2. How do the different group (demographics and academic performance) grades compare between students enrolled in an online Mechanics of Materials course and students enrolled in the traditional lecture format course?

Literature Review

Increase in engineering enrolment and large classes

Undergraduate engineering enrolment in the U.S. has seen an increase of 7.5 percent for the year of 2014. Enrolment for foreign students in undergraduate engineering has increased 9.8 percent. This trend has continued since 2005 (Yoder, 2015). Even with the increase in enrolment of domestic and international students, colleges and university professors still use the traditional instructor centred lecture format with hundreds of students enrolled in a class (Hejmadi, 2007) despite its ineffectiveness when teaching engineering students. Universities still allow for such large classes because of the alluring advantage of reduced cost (Kryder, 2002; Mulryan-Kyne, 2010). “Large classes are very prevalent in many universities and are often gateway courses to students’ major fields of study” (Stanley & Porter, 2002; p.27). Statics of engineering and mechanics of materials are such courses, which face the issues of large enrolment because students across many engineering disciplines are required to take these courses (Stanley & Porter, 2002).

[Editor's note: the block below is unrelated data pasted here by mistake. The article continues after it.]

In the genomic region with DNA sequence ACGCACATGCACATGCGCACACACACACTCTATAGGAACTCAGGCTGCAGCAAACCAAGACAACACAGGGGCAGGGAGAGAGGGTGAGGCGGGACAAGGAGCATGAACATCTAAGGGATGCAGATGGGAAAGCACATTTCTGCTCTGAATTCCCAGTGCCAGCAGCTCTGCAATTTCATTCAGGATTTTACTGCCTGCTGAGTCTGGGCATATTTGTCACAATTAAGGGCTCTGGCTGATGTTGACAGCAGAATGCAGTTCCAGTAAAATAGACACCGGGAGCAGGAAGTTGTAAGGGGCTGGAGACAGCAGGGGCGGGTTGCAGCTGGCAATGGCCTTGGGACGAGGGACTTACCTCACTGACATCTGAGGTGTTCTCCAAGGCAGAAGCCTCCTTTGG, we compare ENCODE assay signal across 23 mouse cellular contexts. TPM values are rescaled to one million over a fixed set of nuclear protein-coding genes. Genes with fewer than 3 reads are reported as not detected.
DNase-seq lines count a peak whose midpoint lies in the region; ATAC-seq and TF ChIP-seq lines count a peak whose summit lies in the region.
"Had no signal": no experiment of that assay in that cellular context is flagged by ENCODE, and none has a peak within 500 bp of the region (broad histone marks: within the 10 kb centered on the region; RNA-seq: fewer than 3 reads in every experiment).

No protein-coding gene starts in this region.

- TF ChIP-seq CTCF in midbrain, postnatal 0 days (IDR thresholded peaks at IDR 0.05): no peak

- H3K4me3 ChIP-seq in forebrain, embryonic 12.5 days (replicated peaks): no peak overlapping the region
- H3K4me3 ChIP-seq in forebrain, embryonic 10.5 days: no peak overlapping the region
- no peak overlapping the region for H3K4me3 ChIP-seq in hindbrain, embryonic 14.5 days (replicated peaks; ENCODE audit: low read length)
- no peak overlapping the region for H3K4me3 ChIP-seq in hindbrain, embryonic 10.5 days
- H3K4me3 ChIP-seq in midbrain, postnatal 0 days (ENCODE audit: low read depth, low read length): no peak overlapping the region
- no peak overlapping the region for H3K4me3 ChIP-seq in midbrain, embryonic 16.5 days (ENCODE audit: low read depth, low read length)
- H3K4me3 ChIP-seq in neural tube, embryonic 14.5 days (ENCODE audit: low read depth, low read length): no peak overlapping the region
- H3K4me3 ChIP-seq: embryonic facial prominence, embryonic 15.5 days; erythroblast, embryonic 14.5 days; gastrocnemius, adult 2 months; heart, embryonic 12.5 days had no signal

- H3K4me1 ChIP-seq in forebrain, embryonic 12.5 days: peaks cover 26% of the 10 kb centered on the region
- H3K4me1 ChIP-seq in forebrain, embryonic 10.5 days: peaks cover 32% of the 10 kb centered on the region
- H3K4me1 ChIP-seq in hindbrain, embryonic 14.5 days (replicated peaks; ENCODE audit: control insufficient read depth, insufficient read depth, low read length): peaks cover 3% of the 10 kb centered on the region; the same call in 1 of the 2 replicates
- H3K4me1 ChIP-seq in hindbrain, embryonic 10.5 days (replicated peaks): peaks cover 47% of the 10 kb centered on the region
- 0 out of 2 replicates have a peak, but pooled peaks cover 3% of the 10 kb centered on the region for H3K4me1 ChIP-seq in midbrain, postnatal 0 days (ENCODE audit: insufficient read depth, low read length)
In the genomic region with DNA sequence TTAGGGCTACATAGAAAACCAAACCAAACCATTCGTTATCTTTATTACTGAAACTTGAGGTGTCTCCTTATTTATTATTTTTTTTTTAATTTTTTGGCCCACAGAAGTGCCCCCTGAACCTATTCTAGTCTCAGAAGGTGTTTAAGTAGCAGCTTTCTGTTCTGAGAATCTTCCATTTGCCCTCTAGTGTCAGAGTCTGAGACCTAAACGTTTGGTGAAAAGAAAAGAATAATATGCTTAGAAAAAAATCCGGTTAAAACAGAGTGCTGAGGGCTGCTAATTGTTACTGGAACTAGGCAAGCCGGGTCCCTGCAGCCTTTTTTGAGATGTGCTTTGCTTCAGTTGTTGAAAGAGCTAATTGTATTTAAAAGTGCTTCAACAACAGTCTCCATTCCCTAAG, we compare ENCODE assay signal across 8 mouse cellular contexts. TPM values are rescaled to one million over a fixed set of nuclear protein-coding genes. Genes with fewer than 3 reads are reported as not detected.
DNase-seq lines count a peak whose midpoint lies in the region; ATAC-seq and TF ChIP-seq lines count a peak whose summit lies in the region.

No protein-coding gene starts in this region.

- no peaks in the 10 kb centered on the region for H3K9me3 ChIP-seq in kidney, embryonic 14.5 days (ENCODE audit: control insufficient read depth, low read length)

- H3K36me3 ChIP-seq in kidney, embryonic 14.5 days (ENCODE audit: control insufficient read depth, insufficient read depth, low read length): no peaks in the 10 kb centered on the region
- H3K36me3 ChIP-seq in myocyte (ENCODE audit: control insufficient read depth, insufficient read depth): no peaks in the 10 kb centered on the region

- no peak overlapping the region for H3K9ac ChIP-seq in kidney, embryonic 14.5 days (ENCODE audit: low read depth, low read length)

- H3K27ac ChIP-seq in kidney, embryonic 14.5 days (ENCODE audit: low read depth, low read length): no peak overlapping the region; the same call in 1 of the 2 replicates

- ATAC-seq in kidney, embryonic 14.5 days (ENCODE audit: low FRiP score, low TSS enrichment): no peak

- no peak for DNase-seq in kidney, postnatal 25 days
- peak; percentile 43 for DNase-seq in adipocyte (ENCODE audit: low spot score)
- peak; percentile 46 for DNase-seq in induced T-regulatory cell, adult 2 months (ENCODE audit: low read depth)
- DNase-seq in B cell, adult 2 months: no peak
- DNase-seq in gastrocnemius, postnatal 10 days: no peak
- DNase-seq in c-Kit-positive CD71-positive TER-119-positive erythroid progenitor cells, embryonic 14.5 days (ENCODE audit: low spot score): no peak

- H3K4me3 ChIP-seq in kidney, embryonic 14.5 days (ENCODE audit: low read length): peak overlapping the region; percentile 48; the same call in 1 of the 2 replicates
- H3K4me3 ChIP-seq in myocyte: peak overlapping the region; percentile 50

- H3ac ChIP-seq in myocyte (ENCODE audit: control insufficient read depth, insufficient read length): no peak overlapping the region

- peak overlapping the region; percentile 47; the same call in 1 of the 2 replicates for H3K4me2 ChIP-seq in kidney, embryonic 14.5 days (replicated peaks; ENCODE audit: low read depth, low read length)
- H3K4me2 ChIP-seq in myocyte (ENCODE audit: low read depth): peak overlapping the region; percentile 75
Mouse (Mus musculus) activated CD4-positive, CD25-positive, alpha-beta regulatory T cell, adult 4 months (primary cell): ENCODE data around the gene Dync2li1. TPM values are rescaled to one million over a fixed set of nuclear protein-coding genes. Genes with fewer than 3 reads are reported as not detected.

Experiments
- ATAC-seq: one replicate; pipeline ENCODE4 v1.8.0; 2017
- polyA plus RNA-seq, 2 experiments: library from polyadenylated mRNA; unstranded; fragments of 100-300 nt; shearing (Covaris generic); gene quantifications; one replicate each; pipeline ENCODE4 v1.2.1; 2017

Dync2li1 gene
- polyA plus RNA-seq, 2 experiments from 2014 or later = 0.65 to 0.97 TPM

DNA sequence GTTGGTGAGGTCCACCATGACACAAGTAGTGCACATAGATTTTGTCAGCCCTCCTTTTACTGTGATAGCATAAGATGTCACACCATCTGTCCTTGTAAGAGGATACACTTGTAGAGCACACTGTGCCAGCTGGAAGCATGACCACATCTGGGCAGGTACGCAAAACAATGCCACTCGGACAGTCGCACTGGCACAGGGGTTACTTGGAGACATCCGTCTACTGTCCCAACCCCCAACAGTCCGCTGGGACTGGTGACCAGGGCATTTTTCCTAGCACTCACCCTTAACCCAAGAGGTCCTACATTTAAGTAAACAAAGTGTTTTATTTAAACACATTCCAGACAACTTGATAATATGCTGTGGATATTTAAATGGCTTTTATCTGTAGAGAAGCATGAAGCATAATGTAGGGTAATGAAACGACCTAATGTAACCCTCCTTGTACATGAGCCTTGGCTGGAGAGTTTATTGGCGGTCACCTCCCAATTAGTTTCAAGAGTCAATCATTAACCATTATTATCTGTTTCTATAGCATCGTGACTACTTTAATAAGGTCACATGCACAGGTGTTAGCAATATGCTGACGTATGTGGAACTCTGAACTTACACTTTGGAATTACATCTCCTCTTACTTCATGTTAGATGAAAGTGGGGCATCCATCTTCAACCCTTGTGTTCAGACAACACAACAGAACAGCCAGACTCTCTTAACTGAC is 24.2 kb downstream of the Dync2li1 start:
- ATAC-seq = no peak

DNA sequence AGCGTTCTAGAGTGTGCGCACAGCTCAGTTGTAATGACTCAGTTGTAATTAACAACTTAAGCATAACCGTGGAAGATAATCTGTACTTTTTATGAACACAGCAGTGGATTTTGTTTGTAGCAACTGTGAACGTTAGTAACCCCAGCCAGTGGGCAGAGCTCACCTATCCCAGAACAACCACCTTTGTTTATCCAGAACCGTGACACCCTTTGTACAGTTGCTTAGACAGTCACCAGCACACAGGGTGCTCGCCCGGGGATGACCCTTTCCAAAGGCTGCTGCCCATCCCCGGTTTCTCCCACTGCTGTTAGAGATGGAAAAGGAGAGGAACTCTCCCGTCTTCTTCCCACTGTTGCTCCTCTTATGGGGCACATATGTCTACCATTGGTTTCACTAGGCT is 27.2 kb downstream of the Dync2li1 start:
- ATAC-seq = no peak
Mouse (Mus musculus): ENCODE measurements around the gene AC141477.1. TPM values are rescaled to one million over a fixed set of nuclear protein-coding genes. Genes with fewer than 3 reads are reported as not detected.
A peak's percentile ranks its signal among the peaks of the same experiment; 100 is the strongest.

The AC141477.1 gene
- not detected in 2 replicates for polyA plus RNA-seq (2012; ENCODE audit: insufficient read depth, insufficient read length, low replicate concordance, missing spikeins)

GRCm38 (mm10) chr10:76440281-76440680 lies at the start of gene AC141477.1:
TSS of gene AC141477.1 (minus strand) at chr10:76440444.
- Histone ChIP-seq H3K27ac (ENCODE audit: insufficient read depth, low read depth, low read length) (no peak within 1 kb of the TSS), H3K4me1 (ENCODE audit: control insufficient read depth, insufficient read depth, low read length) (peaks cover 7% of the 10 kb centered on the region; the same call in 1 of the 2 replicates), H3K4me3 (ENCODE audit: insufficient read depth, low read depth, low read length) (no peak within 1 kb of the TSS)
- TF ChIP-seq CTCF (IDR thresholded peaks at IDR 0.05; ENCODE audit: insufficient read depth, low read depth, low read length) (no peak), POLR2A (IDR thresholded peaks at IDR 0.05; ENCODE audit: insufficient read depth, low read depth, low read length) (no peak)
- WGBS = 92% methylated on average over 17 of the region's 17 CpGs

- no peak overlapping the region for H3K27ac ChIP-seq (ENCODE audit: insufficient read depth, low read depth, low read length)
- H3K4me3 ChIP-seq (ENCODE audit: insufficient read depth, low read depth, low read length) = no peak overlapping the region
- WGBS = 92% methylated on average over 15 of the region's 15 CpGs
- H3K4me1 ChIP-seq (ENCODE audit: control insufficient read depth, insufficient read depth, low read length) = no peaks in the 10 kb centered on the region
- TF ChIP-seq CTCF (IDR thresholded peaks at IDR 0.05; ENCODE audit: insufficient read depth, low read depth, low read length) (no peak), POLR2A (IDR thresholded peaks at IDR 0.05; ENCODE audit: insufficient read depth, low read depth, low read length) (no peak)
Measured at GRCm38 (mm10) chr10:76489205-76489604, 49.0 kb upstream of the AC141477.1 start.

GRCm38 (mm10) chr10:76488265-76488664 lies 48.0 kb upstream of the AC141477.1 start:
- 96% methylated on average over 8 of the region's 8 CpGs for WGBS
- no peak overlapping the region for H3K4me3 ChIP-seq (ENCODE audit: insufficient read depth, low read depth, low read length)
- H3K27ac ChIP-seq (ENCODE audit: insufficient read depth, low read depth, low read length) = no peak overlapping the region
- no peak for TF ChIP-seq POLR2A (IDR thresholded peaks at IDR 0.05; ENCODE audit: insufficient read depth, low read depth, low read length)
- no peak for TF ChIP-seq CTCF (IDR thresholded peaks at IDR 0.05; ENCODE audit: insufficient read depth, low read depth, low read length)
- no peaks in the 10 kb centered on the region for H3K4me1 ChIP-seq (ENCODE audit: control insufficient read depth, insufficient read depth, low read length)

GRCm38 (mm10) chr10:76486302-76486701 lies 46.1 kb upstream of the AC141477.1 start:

Issues related to effective teaching in high enrolment traditionally taught classes

Students taught in instructor centred traditional lecture are those who rely primarily on verbal instruction and notes taught by the faculty. Students also rely heavily on memorization through repetition. The idea is that one can quickly recall the meaning of the text or notes the more one repeats it (Schneider & Renner, 1980). Students taught in this manner are usually told what they should know. The faculty explains the concepts during lessons and the students are then expected to complete assignments to practice the concept (Cooper & Robinson, 2000; Huba & Freed, 2000).

Course design and preparation play an important role in student learning (Zorn & Kumler, 2003). Students learn through what they experience and how they are taught the materials. If the course is not designed appropriately students may face difficulty with how the material is taught and may not follow the course work. This issue can become amplified in large classes due to high enrolment which could result in confusion for the students’ due to the limited access to faculty and teaching assistants (Adrian, 2010).